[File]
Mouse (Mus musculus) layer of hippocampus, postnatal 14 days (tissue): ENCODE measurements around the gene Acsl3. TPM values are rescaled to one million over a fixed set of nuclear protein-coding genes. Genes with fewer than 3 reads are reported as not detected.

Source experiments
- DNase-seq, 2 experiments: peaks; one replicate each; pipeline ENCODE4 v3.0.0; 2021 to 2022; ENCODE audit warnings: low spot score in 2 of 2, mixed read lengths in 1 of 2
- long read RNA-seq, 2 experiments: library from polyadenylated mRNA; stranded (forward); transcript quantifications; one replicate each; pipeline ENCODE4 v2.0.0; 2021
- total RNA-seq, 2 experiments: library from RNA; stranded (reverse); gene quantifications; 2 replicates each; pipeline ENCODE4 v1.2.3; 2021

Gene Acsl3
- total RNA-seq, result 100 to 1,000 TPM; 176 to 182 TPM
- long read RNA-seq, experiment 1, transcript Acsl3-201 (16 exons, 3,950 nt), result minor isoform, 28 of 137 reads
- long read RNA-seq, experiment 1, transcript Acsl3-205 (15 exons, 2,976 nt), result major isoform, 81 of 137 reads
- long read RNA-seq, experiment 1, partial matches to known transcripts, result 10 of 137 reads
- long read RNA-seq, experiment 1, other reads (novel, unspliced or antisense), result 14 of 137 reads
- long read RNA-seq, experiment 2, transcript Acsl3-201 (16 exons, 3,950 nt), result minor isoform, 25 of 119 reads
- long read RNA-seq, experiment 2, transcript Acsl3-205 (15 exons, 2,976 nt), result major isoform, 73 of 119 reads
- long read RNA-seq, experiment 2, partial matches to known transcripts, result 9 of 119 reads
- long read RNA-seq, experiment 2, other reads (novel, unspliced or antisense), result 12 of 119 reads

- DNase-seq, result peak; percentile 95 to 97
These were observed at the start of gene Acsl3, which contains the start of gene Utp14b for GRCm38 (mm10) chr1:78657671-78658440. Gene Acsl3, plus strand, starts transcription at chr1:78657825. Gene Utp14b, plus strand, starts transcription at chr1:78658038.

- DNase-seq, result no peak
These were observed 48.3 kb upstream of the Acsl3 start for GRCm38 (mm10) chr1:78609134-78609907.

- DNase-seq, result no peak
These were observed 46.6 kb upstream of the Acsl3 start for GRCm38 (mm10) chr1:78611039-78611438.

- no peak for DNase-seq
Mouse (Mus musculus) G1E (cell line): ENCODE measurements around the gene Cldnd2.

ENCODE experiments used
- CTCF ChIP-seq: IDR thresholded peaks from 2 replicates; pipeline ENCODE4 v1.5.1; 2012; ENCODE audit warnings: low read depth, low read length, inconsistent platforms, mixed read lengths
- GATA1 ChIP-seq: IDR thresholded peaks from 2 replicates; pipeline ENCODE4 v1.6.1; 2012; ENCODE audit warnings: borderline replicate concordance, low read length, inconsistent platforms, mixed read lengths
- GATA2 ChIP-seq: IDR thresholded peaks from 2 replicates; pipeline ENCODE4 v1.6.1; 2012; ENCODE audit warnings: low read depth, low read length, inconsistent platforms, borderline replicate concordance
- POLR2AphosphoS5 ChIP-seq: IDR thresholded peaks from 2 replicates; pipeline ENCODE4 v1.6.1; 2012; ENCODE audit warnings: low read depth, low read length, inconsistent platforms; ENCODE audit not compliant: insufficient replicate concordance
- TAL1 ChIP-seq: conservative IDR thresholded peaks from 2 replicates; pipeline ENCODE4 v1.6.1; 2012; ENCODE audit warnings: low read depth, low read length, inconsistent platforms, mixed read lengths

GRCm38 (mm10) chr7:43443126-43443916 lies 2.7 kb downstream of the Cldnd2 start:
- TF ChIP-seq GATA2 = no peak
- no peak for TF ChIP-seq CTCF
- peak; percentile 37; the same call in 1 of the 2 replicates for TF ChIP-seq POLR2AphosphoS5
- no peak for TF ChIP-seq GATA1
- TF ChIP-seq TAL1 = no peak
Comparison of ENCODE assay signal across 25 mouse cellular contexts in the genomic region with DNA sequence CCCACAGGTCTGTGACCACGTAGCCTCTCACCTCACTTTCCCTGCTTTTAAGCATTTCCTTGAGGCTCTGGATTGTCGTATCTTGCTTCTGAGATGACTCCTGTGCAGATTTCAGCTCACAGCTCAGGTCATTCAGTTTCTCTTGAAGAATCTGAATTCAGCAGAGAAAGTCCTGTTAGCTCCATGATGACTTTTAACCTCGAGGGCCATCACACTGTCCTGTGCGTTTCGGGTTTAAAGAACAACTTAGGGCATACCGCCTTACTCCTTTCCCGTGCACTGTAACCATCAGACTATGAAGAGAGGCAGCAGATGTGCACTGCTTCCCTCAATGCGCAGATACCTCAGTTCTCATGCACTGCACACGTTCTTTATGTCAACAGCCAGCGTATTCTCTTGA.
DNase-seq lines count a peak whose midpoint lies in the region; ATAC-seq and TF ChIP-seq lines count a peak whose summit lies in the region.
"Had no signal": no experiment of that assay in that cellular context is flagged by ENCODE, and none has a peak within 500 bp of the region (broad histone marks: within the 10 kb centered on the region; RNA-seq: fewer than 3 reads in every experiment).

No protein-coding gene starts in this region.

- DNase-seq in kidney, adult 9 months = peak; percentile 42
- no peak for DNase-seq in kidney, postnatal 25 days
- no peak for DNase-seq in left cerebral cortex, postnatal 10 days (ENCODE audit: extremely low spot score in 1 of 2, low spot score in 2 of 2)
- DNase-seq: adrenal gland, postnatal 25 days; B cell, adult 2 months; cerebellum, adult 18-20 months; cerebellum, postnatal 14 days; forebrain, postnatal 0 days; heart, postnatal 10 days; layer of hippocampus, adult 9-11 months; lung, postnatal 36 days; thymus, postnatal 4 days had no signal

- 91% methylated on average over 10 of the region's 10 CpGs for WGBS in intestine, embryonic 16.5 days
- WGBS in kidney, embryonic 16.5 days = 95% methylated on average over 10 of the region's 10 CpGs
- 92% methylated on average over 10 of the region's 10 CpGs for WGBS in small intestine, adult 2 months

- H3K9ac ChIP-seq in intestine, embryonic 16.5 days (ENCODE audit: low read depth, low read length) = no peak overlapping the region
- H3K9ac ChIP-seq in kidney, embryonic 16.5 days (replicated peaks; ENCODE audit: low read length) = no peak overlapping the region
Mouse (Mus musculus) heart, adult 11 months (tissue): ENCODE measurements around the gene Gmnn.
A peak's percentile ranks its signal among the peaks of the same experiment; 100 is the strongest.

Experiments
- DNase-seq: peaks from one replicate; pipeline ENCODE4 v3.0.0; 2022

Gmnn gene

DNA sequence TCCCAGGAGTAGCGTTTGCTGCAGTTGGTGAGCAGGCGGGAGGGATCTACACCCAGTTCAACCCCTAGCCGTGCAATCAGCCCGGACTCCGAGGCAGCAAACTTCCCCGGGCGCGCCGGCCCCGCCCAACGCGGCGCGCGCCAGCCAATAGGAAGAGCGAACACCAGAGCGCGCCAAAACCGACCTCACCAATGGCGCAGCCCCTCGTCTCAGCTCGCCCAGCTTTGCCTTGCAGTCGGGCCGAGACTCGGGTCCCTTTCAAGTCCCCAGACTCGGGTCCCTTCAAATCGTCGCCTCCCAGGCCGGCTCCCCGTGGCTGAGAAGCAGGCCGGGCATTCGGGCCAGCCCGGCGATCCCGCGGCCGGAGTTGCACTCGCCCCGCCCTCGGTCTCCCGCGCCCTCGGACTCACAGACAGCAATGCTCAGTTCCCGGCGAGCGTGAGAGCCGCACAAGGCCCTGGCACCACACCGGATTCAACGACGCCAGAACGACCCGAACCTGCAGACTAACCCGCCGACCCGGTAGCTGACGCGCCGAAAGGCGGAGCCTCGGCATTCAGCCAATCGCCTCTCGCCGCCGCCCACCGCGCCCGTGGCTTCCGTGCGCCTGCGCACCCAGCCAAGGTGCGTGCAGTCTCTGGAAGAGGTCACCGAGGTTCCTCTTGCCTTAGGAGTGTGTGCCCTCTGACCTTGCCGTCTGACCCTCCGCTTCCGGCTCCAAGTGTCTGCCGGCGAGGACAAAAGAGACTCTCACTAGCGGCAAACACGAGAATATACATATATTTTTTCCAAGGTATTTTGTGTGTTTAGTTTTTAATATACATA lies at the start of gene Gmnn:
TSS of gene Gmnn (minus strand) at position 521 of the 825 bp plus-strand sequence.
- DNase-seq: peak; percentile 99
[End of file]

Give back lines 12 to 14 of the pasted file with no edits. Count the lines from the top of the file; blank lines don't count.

- long read RNA-seq, experiment 2, transcript Acsl3-201 (16 exons, 3,950 nt), result minor isoform, 25 of 119 reads
- long read RNA-seq, experiment 2, transcript Acsl3-205 (15 exons, 2,976 nt), result major isoform, 73 of 119 reads
- long read RNA-seq, experiment 2, partial matches to known transcripts, result 9 of 119 reads